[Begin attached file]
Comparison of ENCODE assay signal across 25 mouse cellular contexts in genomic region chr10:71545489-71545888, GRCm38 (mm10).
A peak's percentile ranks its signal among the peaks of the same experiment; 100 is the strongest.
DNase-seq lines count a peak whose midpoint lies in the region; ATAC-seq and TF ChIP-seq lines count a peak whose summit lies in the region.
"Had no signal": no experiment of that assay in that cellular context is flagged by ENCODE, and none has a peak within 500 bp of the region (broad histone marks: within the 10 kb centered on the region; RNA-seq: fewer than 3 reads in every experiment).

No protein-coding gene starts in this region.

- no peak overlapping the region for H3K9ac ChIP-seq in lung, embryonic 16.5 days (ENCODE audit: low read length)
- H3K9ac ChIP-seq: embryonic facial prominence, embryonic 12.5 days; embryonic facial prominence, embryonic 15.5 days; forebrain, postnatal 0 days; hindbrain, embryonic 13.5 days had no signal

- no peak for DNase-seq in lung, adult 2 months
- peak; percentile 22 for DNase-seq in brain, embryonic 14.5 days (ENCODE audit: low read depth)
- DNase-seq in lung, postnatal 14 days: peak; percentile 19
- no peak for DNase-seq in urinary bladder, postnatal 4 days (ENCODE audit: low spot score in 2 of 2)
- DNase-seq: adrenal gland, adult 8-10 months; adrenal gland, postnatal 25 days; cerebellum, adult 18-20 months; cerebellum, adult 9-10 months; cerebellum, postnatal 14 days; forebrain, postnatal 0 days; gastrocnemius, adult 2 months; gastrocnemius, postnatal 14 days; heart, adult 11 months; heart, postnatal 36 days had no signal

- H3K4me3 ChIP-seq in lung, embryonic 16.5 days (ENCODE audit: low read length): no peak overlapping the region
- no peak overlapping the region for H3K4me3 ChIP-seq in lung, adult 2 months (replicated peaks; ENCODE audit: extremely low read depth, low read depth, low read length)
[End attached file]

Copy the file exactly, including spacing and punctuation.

Comparison of ENCODE assay signal across 25 mouse cellular contexts in genomic region chr10:71545489-71545888, GRCm38 (mm10).
A peak's percentile ranks its signal among the peaks of the same experiment; 100 is the strongest.
DNase-seq lines count a peak whose midpoint lies in the region; ATAC-seq and TF ChIP-seq lines count a peak whose summit lies in the region.
"Had no signal": no experiment of that assay in that cellular context is flagged by ENCODE, and none has a peak within 500 bp of the region (broad histone marks: within the 10 kb centered on the region; RNA-seq: fewer than 3 reads in every experiment).

No protein-coding gene starts in this region.

- no peak overlapping the region for H3K9ac ChIP-seq in lung, embryonic 16.5 days (ENCODE audit: low read length)
- H3K9ac ChIP-seq: embryonic facial prominence, embryonic 12.5 days; embryonic facial prominence, embryonic 15.5 days; forebrain, postnatal 0 days; hindbrain, embryonic 13.5 days had no signal

- no peak for DNase-seq in lung, adult 2 months
- peak; percentile 22 for DNase-seq in brain, embryonic 14.5 days (ENCODE audit: low read depth)
- DNase-seq in lung, postnatal 14 days: peak; percentile 19
- no peak for DNase-seq in urinary bladder, postnatal 4 days (ENCODE audit: low spot score in 2 of 2)
- DNase-seq: adrenal gland, adult 8-10 months; adrenal gland, postnatal 25 days; cerebellum, adult 18-20 months; cerebellum, adult 9-10 months; cerebellum, postnatal 14 days; forebrain, postnatal 0 days; gastrocnemius, adult 2 months; gastrocnemius, postnatal 14 days; heart, adult 11 months; heart, postnatal 36 days had no signal

- H3K4me3 ChIP-seq in lung, embryonic 16.5 days (ENCODE audit: low read length): no peak overlapping the region
- no peak overlapping the region for H3K4me3 ChIP-seq in lung, adult 2 months (replicated peaks; ENCODE audit: extremely low read depth, low read depth, low read length)